What else?

The Pixel 4 may debut a new Assistant feature allowing it to stand in your place on held calls, aptly named "Hold my Phone." The long-awaited Live Caption feature for transcribing media in near-real time may also land with the phone, plus a next-gen Assistant and car crash detection functionality. When it comes to customization, there might be a whole new Pixel Themes app with plenty of options, and your Pixel 4 will have a built-in voice recording app (finally). New exposure controls and astrophotography improvements will also be bundled in.

In pure hardware, we know almost all the important specs to expect from the Pixel 4 and 4 XL:

Pixel 4


Display OLED 5.7" 1080p-equivalent "Full HD+" 90Hz Smooth Display w/ Ambient EQ
Chipset Snapdragon 855, Pixel Neural Core
Storage 64GB and 128GB
Battery 2,800mAh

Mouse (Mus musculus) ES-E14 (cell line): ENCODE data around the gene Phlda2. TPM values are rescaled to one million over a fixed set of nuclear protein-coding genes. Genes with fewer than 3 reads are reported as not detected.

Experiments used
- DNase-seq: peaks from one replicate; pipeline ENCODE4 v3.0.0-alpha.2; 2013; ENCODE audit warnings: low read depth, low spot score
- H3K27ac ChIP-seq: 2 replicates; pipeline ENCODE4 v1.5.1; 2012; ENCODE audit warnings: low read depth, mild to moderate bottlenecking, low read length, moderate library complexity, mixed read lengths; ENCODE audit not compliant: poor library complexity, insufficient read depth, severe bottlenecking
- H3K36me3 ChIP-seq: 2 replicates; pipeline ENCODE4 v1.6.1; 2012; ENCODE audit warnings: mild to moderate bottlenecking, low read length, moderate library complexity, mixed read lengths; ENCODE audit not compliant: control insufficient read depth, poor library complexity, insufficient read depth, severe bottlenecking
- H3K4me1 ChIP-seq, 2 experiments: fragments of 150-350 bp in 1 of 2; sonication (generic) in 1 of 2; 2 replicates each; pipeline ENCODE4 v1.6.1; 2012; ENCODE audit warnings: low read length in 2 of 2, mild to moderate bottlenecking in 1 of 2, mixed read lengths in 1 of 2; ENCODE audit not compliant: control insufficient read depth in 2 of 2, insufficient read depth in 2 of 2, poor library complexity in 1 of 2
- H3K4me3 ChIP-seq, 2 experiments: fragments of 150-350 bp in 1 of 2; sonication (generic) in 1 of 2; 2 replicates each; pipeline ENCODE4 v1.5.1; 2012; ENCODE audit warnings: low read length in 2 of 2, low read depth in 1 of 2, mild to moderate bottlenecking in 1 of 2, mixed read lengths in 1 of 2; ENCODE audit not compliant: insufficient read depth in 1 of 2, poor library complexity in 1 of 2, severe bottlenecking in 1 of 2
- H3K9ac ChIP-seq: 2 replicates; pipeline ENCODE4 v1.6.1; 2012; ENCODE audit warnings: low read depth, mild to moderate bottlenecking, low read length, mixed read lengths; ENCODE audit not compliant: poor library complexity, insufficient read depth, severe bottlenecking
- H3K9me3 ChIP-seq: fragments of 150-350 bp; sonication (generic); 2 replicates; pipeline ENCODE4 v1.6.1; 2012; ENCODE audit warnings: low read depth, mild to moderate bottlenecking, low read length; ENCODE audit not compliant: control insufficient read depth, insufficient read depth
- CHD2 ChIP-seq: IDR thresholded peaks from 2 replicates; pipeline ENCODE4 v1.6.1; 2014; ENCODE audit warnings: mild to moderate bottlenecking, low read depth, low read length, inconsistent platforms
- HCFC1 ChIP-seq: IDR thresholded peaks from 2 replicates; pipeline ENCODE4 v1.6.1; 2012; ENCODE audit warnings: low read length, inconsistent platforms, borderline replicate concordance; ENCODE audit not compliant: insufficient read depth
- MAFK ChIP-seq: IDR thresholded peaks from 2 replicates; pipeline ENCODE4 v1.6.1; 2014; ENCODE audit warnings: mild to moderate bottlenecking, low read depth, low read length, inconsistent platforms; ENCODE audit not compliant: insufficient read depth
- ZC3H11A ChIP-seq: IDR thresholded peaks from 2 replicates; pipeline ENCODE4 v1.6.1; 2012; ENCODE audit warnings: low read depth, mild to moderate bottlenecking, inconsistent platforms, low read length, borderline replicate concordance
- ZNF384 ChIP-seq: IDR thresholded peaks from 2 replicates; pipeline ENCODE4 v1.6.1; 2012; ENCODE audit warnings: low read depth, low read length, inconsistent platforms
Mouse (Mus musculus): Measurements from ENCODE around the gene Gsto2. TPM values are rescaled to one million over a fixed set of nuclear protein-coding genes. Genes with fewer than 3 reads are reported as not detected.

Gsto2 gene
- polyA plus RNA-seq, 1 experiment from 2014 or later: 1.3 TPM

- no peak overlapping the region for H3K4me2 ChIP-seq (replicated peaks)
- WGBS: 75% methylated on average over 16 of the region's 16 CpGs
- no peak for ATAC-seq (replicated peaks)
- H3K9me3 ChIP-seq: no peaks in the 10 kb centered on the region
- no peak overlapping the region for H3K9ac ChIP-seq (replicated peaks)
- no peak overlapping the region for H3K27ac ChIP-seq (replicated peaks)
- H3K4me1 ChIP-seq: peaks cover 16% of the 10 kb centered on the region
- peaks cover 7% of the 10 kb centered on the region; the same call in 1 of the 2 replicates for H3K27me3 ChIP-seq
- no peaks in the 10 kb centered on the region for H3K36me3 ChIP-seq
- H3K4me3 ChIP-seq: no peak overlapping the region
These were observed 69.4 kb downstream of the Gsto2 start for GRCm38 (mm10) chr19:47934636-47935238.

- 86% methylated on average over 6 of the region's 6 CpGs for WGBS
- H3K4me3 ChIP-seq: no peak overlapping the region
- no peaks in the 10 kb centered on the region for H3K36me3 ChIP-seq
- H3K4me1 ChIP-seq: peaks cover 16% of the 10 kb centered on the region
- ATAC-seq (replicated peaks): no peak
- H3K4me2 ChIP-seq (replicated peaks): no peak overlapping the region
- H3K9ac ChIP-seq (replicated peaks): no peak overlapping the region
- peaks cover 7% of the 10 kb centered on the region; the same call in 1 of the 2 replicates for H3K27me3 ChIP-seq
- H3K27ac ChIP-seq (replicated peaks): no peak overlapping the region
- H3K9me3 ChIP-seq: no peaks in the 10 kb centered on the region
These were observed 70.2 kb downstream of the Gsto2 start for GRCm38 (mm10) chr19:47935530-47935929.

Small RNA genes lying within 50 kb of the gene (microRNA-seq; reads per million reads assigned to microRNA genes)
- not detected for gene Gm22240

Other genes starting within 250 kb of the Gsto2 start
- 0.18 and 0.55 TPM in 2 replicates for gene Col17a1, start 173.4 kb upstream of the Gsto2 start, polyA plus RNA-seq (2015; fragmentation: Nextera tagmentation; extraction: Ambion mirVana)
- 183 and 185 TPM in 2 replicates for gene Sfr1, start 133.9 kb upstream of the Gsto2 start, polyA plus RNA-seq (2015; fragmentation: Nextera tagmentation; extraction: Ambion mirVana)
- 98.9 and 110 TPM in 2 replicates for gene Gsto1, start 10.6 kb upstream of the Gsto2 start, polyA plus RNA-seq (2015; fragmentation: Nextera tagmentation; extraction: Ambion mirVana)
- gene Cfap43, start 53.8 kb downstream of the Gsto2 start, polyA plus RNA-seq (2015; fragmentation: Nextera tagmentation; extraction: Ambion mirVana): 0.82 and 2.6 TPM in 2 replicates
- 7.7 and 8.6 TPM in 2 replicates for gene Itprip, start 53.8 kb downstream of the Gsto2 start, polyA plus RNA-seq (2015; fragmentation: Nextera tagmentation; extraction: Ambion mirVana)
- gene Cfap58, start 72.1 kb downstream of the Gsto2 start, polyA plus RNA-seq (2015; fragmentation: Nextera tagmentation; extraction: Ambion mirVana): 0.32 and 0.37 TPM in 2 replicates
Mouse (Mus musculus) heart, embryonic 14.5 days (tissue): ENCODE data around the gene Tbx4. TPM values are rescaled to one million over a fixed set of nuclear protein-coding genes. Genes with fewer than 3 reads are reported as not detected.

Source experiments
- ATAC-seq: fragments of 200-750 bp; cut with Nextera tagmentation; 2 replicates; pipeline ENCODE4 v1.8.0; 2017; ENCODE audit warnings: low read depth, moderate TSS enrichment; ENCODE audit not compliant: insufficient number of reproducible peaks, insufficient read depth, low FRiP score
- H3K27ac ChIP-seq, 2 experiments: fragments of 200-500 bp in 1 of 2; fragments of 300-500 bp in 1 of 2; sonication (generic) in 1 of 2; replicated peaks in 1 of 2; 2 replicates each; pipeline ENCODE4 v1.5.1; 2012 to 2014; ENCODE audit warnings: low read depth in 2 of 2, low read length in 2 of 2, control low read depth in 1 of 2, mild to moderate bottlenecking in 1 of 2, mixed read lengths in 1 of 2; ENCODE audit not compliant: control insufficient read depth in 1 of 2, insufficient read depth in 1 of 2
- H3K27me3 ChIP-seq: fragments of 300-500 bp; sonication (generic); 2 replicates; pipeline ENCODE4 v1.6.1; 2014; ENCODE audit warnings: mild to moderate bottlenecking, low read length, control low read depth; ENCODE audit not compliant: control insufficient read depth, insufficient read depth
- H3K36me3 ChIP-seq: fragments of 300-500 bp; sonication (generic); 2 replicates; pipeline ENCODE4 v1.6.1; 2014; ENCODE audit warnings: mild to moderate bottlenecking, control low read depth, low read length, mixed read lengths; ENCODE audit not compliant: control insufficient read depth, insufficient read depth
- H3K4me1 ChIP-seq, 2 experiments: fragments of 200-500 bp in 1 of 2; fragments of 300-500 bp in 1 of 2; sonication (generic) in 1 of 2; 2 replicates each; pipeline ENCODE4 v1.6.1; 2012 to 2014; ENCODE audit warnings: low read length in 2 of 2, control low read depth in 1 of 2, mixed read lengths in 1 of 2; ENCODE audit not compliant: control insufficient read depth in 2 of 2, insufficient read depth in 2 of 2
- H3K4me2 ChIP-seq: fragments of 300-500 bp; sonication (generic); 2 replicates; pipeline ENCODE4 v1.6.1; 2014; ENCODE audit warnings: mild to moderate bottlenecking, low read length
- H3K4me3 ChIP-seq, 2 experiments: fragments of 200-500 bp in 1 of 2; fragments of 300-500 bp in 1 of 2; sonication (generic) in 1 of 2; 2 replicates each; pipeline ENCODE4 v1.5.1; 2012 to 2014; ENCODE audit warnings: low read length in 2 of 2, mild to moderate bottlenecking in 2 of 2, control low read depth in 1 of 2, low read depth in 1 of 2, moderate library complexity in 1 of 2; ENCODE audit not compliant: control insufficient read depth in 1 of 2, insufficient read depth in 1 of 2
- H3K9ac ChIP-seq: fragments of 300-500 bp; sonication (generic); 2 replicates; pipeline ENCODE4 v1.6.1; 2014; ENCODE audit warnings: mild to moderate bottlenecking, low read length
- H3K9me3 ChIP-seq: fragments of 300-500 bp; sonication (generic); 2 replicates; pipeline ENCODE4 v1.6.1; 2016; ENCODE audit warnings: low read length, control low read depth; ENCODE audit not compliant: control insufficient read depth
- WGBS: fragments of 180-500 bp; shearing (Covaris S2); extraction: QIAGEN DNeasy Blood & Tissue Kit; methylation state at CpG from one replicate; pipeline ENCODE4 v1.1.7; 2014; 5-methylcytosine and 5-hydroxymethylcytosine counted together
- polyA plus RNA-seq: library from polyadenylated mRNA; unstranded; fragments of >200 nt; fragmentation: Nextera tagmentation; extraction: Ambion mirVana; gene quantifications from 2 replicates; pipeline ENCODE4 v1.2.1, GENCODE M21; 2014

Rear Cameras 12MP primary, 16MP telephoto (potentially up to 8x zoom)
Misc Titan M security chip, asymmetrical stereo speakers, Titan M security module, USB-C

Pixel 4 XL


Display OLED 6.3" 1440p-equivalent "Quad HD+" 90Hz Smooth Display w/ Ambient EQ
Chipset Snapdragon 855, Pixel Neural Core
Storage 64GB and 128GB
Battery 3,700mAh
Rear Cameras 12MP primary, 16MP telephoto (potentially up to 8x zoom)
Misc Titan M security chip, asymmetrical stereo speakers, Titan M security module, USB-C

Those outside the US should note that the tech behind Motion Sense, Project Soli, may not work in all markets. Very specifically, an early Best Buy promo has revealed that folks in Japan won't be able to use it, probably due to a lack of regulatory approval for the needed frequencies (~60GHz) or other regional red tape.

If there are any other topics you'd like to see covered in this post, be sure to let us know in the comments below.